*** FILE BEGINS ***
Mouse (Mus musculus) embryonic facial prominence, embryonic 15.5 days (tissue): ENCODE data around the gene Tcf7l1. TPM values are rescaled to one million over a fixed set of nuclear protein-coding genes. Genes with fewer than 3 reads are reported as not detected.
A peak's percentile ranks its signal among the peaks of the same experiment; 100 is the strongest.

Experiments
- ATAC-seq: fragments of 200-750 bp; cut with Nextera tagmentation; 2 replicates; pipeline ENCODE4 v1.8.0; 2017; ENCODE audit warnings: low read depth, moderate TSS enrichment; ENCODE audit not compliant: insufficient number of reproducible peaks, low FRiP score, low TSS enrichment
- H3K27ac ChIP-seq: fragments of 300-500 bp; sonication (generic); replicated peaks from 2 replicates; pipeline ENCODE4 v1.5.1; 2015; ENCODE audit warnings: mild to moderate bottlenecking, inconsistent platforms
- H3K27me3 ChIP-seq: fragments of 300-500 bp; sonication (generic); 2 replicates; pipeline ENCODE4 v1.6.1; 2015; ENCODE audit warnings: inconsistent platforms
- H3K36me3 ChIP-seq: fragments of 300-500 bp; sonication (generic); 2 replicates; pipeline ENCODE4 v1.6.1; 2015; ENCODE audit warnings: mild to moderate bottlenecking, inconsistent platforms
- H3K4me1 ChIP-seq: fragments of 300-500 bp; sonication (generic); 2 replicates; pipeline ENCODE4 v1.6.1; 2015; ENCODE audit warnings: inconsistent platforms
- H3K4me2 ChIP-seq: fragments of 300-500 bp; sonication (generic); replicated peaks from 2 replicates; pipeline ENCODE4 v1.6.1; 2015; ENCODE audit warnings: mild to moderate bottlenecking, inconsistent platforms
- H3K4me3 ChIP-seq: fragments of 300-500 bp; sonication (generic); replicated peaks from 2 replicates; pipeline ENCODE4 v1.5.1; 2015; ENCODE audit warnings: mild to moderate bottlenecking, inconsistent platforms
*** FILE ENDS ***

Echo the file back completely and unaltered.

Mouse (Mus musculus) embryonic facial prominence, embryonic 15.5 days (tissue): ENCODE data around the gene Tcf7l1. TPM values are rescaled to one million over a fixed set of nuclear protein-coding genes. Genes with fewer than 3 reads are reported as not detected.
A peak's percentile ranks its signal among the peaks of the same experiment; 100 is the strongest.

Experiments
- ATAC-seq: fragments of 200-750 bp; cut with Nextera tagmentation; 2 replicates; pipeline ENCODE4 v1.8.0; 2017; ENCODE audit warnings: low read depth, moderate TSS enrichment; ENCODE audit not compliant: insufficient number of reproducible peaks, low FRiP score, low TSS enrichment
- H3K27ac ChIP-seq: fragments of 300-500 bp; sonication (generic); replicated peaks from 2 replicates; pipeline ENCODE4 v1.5.1; 2015; ENCODE audit warnings: mild to moderate bottlenecking, inconsistent platforms
- H3K27me3 ChIP-seq: fragments of 300-500 bp; sonication (generic); 2 replicates; pipeline ENCODE4 v1.6.1; 2015; ENCODE audit warnings: inconsistent platforms
- H3K36me3 ChIP-seq: fragments of 300-500 bp; sonication (generic); 2 replicates; pipeline ENCODE4 v1.6.1; 2015; ENCODE audit warnings: mild to moderate bottlenecking, inconsistent platforms
- H3K4me1 ChIP-seq: fragments of 300-500 bp; sonication (generic); 2 replicates; pipeline ENCODE4 v1.6.1; 2015; ENCODE audit warnings: inconsistent platforms
- H3K4me2 ChIP-seq: fragments of 300-500 bp; sonication (generic); replicated peaks from 2 replicates; pipeline ENCODE4 v1.6.1; 2015; ENCODE audit warnings: mild to moderate bottlenecking, inconsistent platforms
- H3K4me3 ChIP-seq: fragments of 300-500 bp; sonication (generic); replicated peaks from 2 replicates; pipeline ENCODE4 v1.5.1; 2015; ENCODE audit warnings: mild to moderate bottlenecking, inconsistent platforms